Ever asked a famous name for their autograph? I have, but not many times. The list of autographs I have is limited to childhood heroes, one turn-of-the 80s pop star and one teenage guitar God – John Noakes, Peter Purves and Lesley Judd; Jon Pertwee; Johnny Ball; Johnny Thunders; Pauline Black; and…yes…Jimmy Savile. That’s it. The signatures of the classic ‘Blue Peter’ line-up were acquired via a letter to the programme’s legendary editor Biddy Baxter in 1977 while Sir Jim’s was acquired for me by my dad at some 70s social function; but I met the rest in person – the two Johnny’s in the 80s, the third Doctor Who not long before he died in the 90s, and the former front-woman with The Selecter just a couple of years ago.
I was reminded of how something so simple once held such kudos when a friend showed me her signed photo of the original ‘Rainbow’ musical threesome Rod, Jane…and Matthew; yes, before Freddy, there was Mr Corbett, doing the harmonies prior to succeeding his old man in sticking his hand up a bear’s backside for a living. For decades, autograph books were the fan’s badge of honour; after the passing of the years and of the stars who signed them, they’d be considered valuable enough to be auctioned as precious memorabilia. The signature of the famous once counted for something, but perhaps it’s apt that the written word no longer has the cache it did.
How many stars have been asked for autographs lately, I wonder? Carrying a pen and a notebook used to be essential if stumbling upon one, as I did with the children’s TV icon Johnny Ball in the late 80s; a quick dash to the nearest WH Smith’s, having spotted Zoe’s dad filming something on the street, was followed by engaging the great man in conversation. He spilled the beans on drug use during the recording of the ‘Play School’ LP ‘Bang on a Drum’ and was happy to sign his name in my hurriedly-purchased notebook. There is one main reason why that incident probably wouldn’t run along the same path today, however, and that is due to the mobile phone and the insidious selfie.
As a product of a here today/gone tomorrow culture in which each must-have object has its built-in obsolescence, the mobile selfie is the perfect successor to the autograph. Fifty years from now, will selfie collections be auctioned off at Christie’s? Will there be a big clamour in 2066 for an image of some anonymous member of the public standing next to some reality TV contest runner-up who few could remember the name of within weeks of their fifteen minutes, let alone decades? Somehow, I can’t really see it. The transient nature of the photo taken on the mobile – often lost as its owner forgets to upload it to a memory stick or if the phone conks out once its twelve-month technology has expired – means, like music on an iPod, it inhabits a cyber universe of permanent impermanence.
There was a non-story online a few days ago concerning some silly cow who leapt on stage during a gig by an obscure punk band in order to take a selfie; one member of the band booted her back in the crowd and is now being condemned for his actions on social media, as though he was the one out-of-order by daring to reject her right to advertise her importance. Keith Richards once famously did something similar when his territory was invaded back in the 80s; a friend’s mum received the same treatment from Pete Townshend when she encroached upon the Who’s turf even further back than that. It’s nothing new in itself, but the addition of the selfie element brings a vacuous narcissism into play that is entirely rooted in the here and now.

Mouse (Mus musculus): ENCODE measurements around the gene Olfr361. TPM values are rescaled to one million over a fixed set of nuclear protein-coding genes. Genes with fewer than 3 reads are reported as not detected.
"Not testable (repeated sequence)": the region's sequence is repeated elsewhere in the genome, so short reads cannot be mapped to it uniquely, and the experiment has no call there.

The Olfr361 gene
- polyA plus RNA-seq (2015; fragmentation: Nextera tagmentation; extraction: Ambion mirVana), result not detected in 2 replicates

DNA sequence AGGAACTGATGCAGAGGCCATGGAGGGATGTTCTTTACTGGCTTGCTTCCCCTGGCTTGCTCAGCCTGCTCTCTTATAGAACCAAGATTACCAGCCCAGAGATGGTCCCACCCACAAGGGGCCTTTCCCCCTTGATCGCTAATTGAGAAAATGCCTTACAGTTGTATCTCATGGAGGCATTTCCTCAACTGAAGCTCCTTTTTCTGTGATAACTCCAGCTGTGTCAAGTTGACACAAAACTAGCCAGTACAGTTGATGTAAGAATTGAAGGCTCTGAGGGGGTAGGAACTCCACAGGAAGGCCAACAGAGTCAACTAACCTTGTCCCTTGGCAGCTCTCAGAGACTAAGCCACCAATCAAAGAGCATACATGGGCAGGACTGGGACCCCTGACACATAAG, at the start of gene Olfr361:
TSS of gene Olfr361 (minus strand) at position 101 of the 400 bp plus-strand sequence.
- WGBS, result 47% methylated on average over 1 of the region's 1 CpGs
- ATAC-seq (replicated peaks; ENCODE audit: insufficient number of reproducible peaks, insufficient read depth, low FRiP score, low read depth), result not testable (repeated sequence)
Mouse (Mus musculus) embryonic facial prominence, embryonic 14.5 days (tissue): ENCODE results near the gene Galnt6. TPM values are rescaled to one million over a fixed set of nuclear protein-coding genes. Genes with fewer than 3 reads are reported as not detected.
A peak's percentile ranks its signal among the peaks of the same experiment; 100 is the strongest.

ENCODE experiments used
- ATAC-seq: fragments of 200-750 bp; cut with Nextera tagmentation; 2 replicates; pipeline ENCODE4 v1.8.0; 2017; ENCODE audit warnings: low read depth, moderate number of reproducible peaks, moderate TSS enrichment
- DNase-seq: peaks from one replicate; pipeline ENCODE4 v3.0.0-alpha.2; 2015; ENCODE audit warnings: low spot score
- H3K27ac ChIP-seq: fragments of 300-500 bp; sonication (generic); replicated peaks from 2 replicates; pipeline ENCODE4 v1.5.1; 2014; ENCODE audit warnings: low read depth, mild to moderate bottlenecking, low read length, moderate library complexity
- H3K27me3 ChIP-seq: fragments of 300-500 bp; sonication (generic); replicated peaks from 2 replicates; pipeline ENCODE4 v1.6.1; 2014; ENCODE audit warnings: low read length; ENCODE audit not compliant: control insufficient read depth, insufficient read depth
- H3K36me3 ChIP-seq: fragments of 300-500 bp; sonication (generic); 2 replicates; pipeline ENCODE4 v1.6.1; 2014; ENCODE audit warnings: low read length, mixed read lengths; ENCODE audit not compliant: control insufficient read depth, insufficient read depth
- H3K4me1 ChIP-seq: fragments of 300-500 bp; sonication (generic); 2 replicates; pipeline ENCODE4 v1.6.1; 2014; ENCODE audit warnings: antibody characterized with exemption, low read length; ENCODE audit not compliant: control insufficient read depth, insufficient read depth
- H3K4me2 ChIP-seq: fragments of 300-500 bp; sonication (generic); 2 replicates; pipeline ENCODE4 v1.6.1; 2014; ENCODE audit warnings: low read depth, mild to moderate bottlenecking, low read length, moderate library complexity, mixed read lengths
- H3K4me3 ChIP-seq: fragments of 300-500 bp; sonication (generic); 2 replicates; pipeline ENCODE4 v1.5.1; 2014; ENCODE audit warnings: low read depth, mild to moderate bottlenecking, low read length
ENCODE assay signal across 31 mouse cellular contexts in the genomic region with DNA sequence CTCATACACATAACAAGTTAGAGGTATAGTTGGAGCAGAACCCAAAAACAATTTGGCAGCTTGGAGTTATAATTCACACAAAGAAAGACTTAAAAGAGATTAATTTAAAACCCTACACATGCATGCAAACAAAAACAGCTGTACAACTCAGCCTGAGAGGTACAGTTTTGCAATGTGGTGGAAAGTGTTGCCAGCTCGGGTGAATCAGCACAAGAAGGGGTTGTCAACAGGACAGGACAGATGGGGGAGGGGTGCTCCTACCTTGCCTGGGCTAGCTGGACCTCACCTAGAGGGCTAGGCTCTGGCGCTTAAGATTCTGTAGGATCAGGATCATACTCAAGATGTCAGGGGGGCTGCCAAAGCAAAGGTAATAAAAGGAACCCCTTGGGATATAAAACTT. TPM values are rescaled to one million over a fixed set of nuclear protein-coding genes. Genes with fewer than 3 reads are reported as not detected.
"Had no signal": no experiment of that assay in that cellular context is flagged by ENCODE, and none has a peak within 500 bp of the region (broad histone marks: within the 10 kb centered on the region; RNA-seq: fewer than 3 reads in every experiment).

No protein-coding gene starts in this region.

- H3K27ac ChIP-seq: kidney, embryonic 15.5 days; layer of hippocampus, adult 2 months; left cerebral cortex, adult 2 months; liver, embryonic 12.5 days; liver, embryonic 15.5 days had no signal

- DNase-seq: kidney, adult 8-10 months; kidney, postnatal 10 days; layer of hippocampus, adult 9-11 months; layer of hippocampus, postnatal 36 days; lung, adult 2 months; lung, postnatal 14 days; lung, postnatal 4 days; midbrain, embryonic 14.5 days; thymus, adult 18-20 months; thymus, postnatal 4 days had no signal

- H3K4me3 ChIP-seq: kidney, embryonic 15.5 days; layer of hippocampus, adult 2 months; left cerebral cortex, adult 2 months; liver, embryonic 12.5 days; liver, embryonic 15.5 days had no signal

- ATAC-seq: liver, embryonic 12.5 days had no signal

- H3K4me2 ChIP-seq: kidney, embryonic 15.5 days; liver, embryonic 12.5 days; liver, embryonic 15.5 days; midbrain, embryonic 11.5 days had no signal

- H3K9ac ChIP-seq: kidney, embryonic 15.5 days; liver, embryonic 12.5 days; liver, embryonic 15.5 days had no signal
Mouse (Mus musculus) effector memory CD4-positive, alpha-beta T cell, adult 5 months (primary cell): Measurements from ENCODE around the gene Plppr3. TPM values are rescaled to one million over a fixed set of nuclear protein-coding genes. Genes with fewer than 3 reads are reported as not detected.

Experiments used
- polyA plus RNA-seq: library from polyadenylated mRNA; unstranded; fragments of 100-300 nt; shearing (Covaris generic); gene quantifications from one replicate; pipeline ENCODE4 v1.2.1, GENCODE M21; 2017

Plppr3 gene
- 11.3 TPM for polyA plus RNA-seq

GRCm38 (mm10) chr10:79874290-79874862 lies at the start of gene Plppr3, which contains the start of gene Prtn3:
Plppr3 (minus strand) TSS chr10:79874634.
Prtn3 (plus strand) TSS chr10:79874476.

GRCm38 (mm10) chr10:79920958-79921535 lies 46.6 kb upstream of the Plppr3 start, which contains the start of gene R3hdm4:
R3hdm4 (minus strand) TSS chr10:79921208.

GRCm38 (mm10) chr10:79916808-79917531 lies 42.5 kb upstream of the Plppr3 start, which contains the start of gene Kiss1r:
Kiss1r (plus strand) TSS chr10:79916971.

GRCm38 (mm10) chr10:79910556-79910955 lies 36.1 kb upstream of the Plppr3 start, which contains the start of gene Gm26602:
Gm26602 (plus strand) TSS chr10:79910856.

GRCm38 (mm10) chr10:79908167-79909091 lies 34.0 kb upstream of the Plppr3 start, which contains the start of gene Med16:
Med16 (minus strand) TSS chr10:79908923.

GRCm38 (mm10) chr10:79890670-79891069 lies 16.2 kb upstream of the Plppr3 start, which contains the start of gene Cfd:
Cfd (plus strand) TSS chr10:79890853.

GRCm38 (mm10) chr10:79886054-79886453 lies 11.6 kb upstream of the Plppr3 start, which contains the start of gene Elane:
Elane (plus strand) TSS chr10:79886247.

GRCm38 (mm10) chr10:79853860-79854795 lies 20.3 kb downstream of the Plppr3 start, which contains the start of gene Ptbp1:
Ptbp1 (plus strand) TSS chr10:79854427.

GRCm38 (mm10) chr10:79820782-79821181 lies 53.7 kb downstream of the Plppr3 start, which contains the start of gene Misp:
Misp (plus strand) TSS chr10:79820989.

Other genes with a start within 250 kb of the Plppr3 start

Although no longer a gig-goer, I’ve been told that large sections of the audience can’t keep quiet during the songs anymore and spend most of their non-talking time viewing proceedings through a little screen, as though they were watching the performance on TV. Why bother going out if that’s the view you want? I have seen such behaviour at the cinema and the theatre, however, and it almost always comes from the under-40s. Perhaps the consequence of being brought up to believe they were ‘special’ means they think their voice needs to be heard by everyone within a 200-yard radius and their face needs to be seen next to a famous one; both these examples of what is now accepted as normal behaviour in a social scenario reflect just how special they really are.
The selfie can also inhabit a world as repugnant as it is stupid; the recent sickening case of the moronic mobile-waving wankers who descended upon a stranded baby dolphin, passing the poor creature around in order to take selfies of themselves with it resulted in its utterly unnecessary death. One can only imagine what illustrious mementoes of past tragedies would clog up the pages of Instagram had the technology been available at the time; and while we must be thankful for small mercies, there’s no reversing the trend now. It’s too entrenched in what passes for culture in the twenty-first century to change.
Whether Z-list celeb, distressed animal or plane hijacker, capturing someone or something sharing the same space (and celebrating the great event with a gormless gurn while clicking the switch) is the autograph of this era. It’s clearly not enough now to prove one met a household name by producing a scrap of paper bearing their signature; there has to be photographic evidence of the incident. An autograph didn’t require the fan who requested it to sign their name next to that of the star, but by including one’s self in today’s equivalent artefact, there is an implicit moving of the goalposts in the relationship between the two. We are all on the same ‘special’ level now – all in the gutter too busy looking down at a Smartphone to notice the genuine stars above us.
© The Editor